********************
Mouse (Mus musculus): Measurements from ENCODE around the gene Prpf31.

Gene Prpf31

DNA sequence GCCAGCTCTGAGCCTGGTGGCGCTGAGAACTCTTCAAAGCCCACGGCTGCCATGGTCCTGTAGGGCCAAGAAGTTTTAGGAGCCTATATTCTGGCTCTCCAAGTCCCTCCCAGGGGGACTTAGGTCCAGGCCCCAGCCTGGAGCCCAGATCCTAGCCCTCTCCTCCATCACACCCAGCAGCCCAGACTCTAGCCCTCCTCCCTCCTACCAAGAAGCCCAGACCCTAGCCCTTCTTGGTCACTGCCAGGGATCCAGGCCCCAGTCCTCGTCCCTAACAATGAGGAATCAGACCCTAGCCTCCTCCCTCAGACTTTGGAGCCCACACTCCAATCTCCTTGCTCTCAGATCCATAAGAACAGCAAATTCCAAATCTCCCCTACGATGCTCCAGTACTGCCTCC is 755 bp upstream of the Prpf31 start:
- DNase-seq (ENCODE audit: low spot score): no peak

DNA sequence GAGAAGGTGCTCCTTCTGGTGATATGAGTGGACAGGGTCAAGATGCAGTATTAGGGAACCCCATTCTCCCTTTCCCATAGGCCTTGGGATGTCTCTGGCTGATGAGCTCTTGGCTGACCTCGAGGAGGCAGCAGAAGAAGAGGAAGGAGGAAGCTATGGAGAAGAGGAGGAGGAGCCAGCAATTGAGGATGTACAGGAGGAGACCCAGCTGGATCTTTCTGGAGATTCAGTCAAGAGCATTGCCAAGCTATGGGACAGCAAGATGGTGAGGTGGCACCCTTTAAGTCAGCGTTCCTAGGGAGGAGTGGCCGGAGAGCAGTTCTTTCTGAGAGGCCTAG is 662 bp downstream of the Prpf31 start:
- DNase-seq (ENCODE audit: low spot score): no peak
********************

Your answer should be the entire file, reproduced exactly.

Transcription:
Mouse (Mus musculus): Measurements from ENCODE around the gene Prpf31.

Gene Prpf31

DNA sequence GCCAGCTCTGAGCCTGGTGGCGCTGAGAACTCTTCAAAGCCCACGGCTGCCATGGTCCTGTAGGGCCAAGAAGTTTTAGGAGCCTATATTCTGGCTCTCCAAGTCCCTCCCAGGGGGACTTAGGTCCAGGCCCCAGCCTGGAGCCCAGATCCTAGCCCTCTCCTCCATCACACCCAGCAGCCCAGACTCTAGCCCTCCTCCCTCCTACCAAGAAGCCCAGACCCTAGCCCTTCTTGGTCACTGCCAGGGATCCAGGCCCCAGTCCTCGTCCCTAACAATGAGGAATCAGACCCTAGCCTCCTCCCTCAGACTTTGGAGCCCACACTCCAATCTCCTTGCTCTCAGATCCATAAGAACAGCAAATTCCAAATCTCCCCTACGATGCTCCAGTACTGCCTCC is 755 bp upstream of the Prpf31 start:
- DNase-seq (ENCODE audit: low spot score): no peak

DNA sequence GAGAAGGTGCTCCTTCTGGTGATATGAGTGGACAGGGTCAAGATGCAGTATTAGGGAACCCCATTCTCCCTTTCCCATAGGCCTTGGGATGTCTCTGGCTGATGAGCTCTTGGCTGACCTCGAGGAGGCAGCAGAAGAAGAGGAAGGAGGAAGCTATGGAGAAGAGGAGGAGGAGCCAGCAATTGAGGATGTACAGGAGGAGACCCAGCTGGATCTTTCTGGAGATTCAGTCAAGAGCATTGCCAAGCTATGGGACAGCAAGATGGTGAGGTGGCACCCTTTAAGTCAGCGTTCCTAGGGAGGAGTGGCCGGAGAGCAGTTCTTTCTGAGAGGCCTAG is 662 bp downstream of the Prpf31 start:
- DNase-seq (ENCODE audit: low spot score): no peak